Message from Julie: Are You Letting Your Team Color Outside the Lines?
During class last week, my yoga teacher told a story about her two grandsons. The oldest didn’t want to share his coloring book with his younger brother because his brother wouldn’t color inside the lines, and it would look messy.
She likened this to what we so often do in our daily lives as adults, when we stay inside our (not always so comfortable) comfort zones and restrict ourselves to living within self-imposed lines. As leaders we often impose those “lines” not only on ourselves but on our teams as well.
These invisible lines are based on beliefs about how things should be. We draw them based on our subjective view of reality and then try to impose our picture onto others, including those we lead. The lines are based on beliefs they are often rooted deeply in our being. This makes it not only difficult for us to color outside the lines but also makes it difficult for us to allow (let alone encourage) others to color outside our lines.
The costs of failing to color outside the lines and encouraging our teams to do so as well are great: Disengaged employees, an inability to recruit top talent, high turnover, lowered productivity, lack of innovation and ultimately business viability. Think Block Buster and Kodak – only two of many organizations that failed to allow their employees to color outside the lines.
Too often it takes a crisis for us to begin to change our beliefs and erase our deeply grooved lines. We saw this with the pandemic. My colleagues and I were forced to face long-held beliefs about what could and couldn’t be accomplished in a virtual classroom. CEOs and business leaders who had staunchly held that their organizations must maintain large offices, and everyone needed to work from the office to maintain their culture and ensure productivity were forced to examine those beliefs. These lines and many others have been permanently redrawn as a result of the pandemic.
The question is: How do we not only allow but encourage ourselves and our team members to color outside the lines in the absence of a crisis?
Seeing the Lines
To color outside the lines, we must first be able to “see” the lines that are restricting us and our organizations. Not an easy task given they are invisible to us. Our lines are like water to a fish. There are though some clues if we know where to look. Start by noticing every time you use the word “should” in relation to yourself or others. Should is almost always a word that could indicate an invisible line.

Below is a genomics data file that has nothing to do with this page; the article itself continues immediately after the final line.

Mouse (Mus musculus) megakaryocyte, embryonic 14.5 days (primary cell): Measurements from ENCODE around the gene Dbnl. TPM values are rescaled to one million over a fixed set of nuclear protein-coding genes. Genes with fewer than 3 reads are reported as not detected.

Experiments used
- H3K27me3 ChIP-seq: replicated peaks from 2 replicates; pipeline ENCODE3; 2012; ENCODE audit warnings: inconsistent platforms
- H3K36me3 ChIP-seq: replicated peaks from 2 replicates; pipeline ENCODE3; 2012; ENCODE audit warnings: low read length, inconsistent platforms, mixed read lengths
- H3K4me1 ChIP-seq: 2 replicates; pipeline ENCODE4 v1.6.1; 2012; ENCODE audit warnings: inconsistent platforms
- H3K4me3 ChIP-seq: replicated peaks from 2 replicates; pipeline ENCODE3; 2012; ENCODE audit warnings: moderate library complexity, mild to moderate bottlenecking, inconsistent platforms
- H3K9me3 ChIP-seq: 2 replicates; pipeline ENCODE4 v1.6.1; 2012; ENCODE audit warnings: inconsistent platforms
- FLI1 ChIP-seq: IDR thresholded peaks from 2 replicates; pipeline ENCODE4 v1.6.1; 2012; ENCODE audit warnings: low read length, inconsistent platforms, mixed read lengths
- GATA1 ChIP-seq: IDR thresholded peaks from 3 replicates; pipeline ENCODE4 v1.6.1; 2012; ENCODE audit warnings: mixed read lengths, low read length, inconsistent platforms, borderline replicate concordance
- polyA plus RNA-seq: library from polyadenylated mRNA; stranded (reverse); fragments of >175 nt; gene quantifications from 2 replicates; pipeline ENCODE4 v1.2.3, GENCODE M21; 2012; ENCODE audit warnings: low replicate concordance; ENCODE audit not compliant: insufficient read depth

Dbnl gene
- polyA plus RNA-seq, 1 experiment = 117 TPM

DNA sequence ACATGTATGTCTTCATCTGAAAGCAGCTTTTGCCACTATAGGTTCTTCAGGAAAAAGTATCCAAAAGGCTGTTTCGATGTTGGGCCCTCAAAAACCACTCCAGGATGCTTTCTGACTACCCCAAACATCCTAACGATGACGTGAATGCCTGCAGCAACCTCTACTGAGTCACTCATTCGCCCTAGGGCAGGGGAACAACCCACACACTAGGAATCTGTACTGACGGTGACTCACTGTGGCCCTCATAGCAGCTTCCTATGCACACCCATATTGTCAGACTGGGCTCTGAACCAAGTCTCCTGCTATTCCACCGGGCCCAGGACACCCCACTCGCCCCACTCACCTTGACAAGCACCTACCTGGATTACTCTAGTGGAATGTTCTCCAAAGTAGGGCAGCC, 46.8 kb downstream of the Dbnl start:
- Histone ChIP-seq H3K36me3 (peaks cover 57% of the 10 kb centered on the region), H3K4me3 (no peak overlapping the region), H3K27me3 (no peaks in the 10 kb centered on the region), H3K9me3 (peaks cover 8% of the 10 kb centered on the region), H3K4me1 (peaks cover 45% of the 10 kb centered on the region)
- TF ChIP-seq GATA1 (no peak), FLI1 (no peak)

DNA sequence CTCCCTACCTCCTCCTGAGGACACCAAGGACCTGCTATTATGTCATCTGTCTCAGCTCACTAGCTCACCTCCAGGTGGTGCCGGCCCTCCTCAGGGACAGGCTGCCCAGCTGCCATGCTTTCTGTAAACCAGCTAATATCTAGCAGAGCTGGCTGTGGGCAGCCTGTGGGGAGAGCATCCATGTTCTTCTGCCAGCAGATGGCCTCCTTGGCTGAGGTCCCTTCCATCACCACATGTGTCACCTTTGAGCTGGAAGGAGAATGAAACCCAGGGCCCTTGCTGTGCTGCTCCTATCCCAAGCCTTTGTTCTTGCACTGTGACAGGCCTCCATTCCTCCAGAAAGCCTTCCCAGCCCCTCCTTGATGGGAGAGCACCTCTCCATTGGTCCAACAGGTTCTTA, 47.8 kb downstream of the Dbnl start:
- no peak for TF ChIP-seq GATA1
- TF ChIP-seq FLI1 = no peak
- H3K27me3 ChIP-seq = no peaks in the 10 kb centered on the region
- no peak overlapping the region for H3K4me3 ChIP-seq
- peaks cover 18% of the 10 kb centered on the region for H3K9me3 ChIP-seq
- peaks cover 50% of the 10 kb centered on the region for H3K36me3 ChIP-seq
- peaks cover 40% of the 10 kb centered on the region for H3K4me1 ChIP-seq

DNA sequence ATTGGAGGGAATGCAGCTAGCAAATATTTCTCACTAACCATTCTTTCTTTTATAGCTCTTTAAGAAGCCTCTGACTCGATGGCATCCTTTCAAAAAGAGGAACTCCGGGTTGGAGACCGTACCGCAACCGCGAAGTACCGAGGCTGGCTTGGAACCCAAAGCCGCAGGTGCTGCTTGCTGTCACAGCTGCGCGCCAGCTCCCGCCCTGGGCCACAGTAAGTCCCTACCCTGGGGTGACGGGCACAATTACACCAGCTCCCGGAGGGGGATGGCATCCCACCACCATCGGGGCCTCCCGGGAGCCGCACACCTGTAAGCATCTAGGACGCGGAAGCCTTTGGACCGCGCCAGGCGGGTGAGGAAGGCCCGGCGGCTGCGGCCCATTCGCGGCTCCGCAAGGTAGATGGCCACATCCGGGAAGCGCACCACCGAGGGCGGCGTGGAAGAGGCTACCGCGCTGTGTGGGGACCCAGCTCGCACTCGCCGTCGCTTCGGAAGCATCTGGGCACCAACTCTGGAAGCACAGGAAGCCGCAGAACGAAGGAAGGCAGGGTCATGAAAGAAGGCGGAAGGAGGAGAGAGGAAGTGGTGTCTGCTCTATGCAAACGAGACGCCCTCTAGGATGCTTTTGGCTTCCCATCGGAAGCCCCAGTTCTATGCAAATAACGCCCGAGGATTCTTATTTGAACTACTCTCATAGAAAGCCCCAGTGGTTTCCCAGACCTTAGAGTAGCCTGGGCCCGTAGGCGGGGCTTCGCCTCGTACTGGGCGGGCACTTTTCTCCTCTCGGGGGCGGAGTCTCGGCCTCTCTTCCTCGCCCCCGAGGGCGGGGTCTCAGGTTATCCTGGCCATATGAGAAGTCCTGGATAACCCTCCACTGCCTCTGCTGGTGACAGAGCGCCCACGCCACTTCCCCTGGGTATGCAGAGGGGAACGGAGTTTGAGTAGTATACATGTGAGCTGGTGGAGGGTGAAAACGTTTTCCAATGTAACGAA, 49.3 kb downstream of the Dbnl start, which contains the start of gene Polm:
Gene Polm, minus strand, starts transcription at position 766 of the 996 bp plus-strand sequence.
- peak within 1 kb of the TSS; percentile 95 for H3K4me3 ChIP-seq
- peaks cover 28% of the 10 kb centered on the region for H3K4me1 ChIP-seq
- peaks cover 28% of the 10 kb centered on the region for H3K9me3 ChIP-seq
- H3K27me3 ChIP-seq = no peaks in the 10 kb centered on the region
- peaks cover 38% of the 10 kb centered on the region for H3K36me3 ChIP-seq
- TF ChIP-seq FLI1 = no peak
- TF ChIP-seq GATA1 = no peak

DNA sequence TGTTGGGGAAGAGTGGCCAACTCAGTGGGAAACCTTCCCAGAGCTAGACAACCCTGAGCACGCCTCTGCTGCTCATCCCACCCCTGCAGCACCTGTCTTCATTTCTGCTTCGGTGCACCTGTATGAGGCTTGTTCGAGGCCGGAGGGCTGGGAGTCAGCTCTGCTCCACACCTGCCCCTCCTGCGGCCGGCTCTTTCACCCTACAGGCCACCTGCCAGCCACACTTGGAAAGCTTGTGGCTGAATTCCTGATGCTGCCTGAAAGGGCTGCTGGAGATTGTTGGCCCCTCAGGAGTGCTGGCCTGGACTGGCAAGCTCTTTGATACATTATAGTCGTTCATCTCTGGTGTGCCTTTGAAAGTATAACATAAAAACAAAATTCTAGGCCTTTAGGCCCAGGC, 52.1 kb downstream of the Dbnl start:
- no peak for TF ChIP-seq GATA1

Another clue to look for is when we are judging ourselves or others. I see this often in organizations where different generations overlay their lines on each other and then evaluate not only performance, but character based on these lines. It sounds like, “Millennials are whiney, narcissistic, and lack motivation.” Or, “Baby Boomers are out of touch with reality.”
“We’ve always done it this way” is also a clue that we may be coloring and trying to get others to color within the lines.
Coloring Outside the Lines
Here are three actions you can take to begin to erase and redraw the invisible lines.
- Change your routine: Shake things up a little bit personally and professionally. Drive a different route. Take a different exercise class or with a different instructor. Take your laptop and work in a different location. Encourage your team to do the same. Mix up where people sit during meetings. Ask the people who rarely speak to provide their input before getting input from those who are more vocal. Put the opposite leg of your pants on first. Let your team try a new way of doing something even if you are convinced it’s not going to work.
- Question judgements and assumptions: When you find yourself making a judgement or proclaiming a “should” ask yourself these questions: “Is it really true?” “What else could be true?” “How important is this really? Will it matter in five hours, five days, five weeks, five months, or five years?
- Go on Artist Dates: In her book, The Artist’s Way, Julia Cameron advocates what she calls Artist Dates to unlock creativity. She describes Artist Dates as “a once-weekly, festive, solo expedition to explore something that interests you”. An artist date could be anything from finger painting to a walk in the woods or visit to a museum. Give your staff members work time to take artist dates as well. And while Cameron defines an Artist Date as a solo experience you might try doing an artist date periodically as a team.
Grab a coloring book and start coloring… outside the lines.